A debate is raging in Florida over school lunch, but it has nothing to do with tater tots.
Instead it focuses on how a student pays for those tater tots and whether one school system’s use of biometric scanning technology sets the student up to be a victim of identity theft or fraud in the future.
In Pinellas County, Fla., a suburb of Tampa with nearly a million residents, school administrators will likely need to remove an electronic lunch payment system that allows students to pay for meals with a simple scan of their fingerprints. The system was installed a few years ago as part of a federally-funded program. But earlier this month, Gov. Rick Scott signed a new state law, which passed in the state’s legislators by a nearly unanimous vote, to outlaw the use of biometrics on students to protect their identity.
The result has been strong arguments on both sides: Those who have used the system hail its convenience of use and efficiency, while the legislators argue it puts students at an unnecessary risk of identity theft, even though no Social Security numbers or other personal information is gathered that might raise serious privacy concerns.
“The scanner does not retrieve any additional information that we don’t already have about that student,” said Dr. Michael Grego, Pinellas County superintendent . “We showed that and demonstrated that to state legislatures repeatedly.”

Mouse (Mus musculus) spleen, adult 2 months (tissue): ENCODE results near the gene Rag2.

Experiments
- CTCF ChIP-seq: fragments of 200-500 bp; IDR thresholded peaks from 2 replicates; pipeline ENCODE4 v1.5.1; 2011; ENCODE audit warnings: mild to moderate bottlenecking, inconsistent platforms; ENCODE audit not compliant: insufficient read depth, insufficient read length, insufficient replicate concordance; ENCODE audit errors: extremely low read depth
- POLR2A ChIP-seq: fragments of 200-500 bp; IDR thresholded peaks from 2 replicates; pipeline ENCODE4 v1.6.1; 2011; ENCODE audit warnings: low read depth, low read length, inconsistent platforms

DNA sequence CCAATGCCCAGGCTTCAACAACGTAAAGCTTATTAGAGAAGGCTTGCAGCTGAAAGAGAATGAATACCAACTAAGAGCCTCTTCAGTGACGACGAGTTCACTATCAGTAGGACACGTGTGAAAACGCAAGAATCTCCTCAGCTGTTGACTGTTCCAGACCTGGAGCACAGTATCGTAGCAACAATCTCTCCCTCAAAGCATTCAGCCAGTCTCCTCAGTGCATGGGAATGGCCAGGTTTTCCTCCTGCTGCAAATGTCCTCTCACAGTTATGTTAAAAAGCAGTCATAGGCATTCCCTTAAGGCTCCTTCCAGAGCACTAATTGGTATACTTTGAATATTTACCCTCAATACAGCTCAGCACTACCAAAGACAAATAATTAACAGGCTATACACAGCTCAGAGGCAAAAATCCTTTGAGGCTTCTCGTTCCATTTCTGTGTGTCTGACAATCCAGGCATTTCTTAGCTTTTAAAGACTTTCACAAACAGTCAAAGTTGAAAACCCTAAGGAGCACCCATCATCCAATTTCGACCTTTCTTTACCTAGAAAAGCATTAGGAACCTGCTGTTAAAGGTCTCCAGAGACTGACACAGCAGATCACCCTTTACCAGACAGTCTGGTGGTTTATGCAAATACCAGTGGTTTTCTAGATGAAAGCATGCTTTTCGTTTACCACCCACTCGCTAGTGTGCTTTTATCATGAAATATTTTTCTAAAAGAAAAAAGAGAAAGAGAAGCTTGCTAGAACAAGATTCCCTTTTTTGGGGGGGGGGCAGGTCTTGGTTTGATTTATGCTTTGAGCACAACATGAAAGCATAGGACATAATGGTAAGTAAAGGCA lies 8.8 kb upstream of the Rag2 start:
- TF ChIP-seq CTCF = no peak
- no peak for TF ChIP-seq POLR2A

The system simply scans a student’s palm as he or she goes to pay for their food. The scan identifies the student and subtracts the cost of the meal from their account. The system also lets school food workers know how much money is in the student’s account, along with any known food allergies.
It also offers convenience for parents wanting to add money to their child’s lunch account from home. Parents can choose whether or not their child can use the system, but so far few have decided to opt out.
Along with convenience, the system also allowed students who receive discounted or free lunches through federal programs to not have to carry around identification cards, alleviating some embarrassment when using them in front of classmates.
Under the old system, students sometimes entered the line without their lunch cards, holding things up while their identities and account information were established by other means. Officials said PIN numbers were sometimes traded among students or surreptitiously read over a student’s shoulder, resulting in fraudulent purchases.
The county has been given a year to dismantle the program but plans to fight the ban along the way by proving the effectiveness and safety of the system. If they fail, however, the school district will be forced to find an alternative.
“There is no excuse to ban excellent technology, and its future potential as well, when lunch line fraud is well known, school budgets are being slashed, and public policy supports healthier (but more expensive) lunches served,” wrote Janice Kephart on the biometricupdate.com blog. “Public servants should spend a little more time getting schooled themselves on the value biometrics bring to the lunch table before banning the technology altogether from schools. Maybe there should be a minimum educational requirement for public servants before passing legislation. I wonder how that vote would go down.”